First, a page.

- Neil Tardy, Fantasy Basketball
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Matthew Berry's long-standing mantra for fantasy hoops is "point guards and power forwards." But two prominent storylines of this early season revolve around point guards and centers -- specifically, rookie point guards and underrated centers. I mean, how many productive centers could you have gotten late, really late, on draft day? And is there really another first-year point guard with fantasy value -- I mean, beyond Brandon Jennings, Tyreke Evans and Jonny Flynn?
Questions now, answers to come.
"O" (offense) and "D" (defense) matchup ratings are based upon a scale from 1 (poor matchup) to 10 (excellent matchup), and are calculated using a formula that evaluates the team's year-to-date and past 10 games' statistics, their performance in home/road games depending on where the game is to be played, as well as their opponents' numbers in those categories. The Games T / H column lists the team's total number of games played as well as home games (T / H), and lists the cumulative rating from 1-10 of that week's matchups.
Week 4 at a Glance
Nothing sneaky with this schedule, as 13 NBA teams have four games and 16 others have three. The Minnesota Timberwolves are the only team with two games in Week 4. I was going to say this isn't any great loss, but as a fantasy owner you have to love it when your players go up against the Wolves. This is a team that currently ranks 24th or lower in these categories: points allowed (106.4), opponents' shooting (48.0 percent), 3-pointers allowed (7.7), shots blocked (6.4) and steals (a whopping 10.0 per game). Rank is definitely the operative word in that previous sentence, though it's a sweet stench of defensive ineptitude that fantasy owners can exploit again and again. Just not so much this week.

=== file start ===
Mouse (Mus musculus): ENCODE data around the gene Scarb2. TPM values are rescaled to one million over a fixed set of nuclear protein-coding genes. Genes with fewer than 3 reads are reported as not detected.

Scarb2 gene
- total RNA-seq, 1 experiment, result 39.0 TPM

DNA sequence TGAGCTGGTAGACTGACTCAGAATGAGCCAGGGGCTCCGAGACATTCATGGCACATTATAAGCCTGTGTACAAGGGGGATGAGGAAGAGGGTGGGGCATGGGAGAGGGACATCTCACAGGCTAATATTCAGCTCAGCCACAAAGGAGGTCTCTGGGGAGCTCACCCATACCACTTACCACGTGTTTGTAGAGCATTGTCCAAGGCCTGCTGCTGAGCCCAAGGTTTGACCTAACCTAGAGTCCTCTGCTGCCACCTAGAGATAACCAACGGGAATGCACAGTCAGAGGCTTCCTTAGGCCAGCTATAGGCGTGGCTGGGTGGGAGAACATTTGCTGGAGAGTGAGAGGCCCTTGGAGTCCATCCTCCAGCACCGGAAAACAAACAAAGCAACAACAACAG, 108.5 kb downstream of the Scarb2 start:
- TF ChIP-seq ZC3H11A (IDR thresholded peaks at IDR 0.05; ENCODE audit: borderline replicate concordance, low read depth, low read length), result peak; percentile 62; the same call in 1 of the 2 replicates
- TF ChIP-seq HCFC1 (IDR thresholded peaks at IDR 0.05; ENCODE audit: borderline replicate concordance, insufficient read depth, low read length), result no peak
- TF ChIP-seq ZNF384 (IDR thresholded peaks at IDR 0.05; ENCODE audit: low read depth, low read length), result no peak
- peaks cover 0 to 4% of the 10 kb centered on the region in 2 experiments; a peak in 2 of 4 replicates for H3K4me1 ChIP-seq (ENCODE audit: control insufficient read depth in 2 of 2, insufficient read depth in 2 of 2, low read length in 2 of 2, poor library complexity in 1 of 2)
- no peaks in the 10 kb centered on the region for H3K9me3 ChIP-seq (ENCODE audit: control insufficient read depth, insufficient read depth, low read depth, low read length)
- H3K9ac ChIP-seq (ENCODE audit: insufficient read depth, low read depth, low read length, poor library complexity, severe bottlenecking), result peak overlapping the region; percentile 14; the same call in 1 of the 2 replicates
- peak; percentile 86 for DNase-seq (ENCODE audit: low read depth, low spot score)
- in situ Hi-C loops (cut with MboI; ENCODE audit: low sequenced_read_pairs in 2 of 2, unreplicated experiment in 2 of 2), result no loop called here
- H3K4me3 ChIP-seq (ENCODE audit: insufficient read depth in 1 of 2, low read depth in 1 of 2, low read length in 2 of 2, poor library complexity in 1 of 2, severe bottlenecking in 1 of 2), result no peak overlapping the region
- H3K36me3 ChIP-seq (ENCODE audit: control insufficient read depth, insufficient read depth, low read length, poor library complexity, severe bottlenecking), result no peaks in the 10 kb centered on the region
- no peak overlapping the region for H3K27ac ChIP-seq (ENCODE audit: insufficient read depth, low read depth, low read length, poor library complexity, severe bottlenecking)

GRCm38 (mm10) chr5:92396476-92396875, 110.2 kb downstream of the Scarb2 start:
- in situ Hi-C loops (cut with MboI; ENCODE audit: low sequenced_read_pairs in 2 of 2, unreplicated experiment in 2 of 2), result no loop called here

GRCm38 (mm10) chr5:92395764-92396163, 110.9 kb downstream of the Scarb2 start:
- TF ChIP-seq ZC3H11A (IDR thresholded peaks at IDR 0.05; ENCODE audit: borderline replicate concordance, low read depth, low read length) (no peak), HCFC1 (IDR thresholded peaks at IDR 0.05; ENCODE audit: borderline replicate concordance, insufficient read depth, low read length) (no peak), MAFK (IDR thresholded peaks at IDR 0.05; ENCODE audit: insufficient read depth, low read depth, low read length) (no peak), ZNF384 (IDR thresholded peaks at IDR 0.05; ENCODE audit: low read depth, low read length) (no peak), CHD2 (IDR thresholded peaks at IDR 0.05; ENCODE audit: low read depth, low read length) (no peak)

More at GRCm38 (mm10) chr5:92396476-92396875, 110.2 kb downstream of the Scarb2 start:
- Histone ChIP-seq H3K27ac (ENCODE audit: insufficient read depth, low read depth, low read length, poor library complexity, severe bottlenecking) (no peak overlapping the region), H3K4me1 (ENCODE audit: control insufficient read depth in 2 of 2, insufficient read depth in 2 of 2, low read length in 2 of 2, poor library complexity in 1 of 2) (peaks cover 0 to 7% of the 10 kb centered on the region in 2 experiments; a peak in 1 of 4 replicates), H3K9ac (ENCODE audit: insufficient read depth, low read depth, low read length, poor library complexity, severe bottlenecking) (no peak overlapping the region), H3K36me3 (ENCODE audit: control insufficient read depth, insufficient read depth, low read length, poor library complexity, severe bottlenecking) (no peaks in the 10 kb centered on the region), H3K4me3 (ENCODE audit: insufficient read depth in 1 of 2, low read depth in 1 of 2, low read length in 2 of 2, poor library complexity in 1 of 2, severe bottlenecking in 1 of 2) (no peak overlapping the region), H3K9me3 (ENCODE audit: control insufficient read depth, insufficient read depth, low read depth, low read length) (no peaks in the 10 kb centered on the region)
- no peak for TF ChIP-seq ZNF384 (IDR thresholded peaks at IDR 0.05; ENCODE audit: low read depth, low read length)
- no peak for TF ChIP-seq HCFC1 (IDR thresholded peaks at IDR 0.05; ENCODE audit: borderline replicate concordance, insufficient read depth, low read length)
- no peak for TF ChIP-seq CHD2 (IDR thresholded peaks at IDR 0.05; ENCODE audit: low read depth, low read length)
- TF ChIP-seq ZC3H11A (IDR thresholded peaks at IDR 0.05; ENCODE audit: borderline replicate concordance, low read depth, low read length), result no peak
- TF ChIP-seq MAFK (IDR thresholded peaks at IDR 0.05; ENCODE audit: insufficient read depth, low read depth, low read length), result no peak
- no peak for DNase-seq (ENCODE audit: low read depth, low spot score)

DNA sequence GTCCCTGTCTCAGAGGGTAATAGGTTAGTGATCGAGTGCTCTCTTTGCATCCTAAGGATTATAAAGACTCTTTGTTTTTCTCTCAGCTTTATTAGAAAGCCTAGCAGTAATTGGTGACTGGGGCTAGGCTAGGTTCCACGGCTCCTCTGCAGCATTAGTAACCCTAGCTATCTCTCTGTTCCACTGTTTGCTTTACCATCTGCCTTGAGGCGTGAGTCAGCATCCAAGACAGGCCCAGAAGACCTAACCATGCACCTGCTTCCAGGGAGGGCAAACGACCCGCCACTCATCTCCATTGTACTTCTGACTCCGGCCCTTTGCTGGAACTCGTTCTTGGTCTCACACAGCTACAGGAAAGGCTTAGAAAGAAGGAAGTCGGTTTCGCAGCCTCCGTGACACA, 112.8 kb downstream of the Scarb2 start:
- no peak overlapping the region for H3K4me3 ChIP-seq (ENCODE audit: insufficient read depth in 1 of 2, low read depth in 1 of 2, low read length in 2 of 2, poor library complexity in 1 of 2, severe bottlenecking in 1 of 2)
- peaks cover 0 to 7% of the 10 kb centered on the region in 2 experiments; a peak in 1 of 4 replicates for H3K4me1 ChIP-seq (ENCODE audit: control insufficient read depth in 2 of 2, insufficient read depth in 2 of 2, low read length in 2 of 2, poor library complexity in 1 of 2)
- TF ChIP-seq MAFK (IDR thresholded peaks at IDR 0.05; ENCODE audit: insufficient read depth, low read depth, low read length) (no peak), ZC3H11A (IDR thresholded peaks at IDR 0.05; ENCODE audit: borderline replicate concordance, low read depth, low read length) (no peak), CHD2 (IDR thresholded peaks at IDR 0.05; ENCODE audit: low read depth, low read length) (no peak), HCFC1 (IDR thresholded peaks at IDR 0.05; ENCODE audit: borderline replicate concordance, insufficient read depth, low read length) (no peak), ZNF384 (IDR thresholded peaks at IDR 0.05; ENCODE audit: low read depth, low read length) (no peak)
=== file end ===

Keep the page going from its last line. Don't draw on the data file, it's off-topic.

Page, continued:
One team that draws the Wolves is the Rockets, who also face the Suns, Hawks and Kings. Kings and Suns opponents are shooting 49.1 and 48.3 percent, respectively. While Carl Landry is a nice, steady player to have at the end of a deep roster, this schedule makes him a decent fill-in option for a shallower league. Week 4 should also be good to the Cavaliers, who face the Warriors, Wizards, Pacers and 76ers. A player I surely don't want to see in a H2H matchup in Week 4 is the sizzling-hot Mo Williams. Sixers opponents are swishing the most 3s, while Warriors and Wizards opponents are seventh and ninth, respectively, in triples.
The Forecast: It's Their Week
Andrew Bogut, C, Milwaukee Bucks (DAL, NJ, CHA, @MEM): Just a week ago, I was going on about highly productive centers you could have drafted around Pick 90 or later. The thing is, I didn't even get to Bogut, who averaged 19.5 points, 10.3 rebounds and 2.3 blocks in his first four games this month. After back problems cost him 46 games last season, Bogut seems to be healthy, and his numbers should stay strong with this schedule. Bobcats opponents lead the league in blocks -- and don't write that off to a small sample size. Bobcats opponents were tops in rejections for the 2008-09 season. Grizzlies opponents are currently ninth in blocks, while Nets opponents are fourth in rebound differential.
Roy Hibbert, C, Indiana Pacers (@NJ, NY, CLE, @CHA): Though he's one of the most-added players, Hibbert remains available in nearly 60 percent of ESPN.com leagues. That makes him, at least in my book, the free-agent find of the moment. Hibbert's league-leading 2.7 blocks is a number that's every bit as legit as his 7-foot-2 frame. Yes, Hibbert still gets his share of fouls -- he reached five in four of his first six games -- but he's also played at least 25 minutes in every game but one so far. Like Bogut, Hibbert will face the Bobcats and Wizards, but this schedule offers the added bonus of the Knicks, who are being outrebounded by nearly nine boards per game.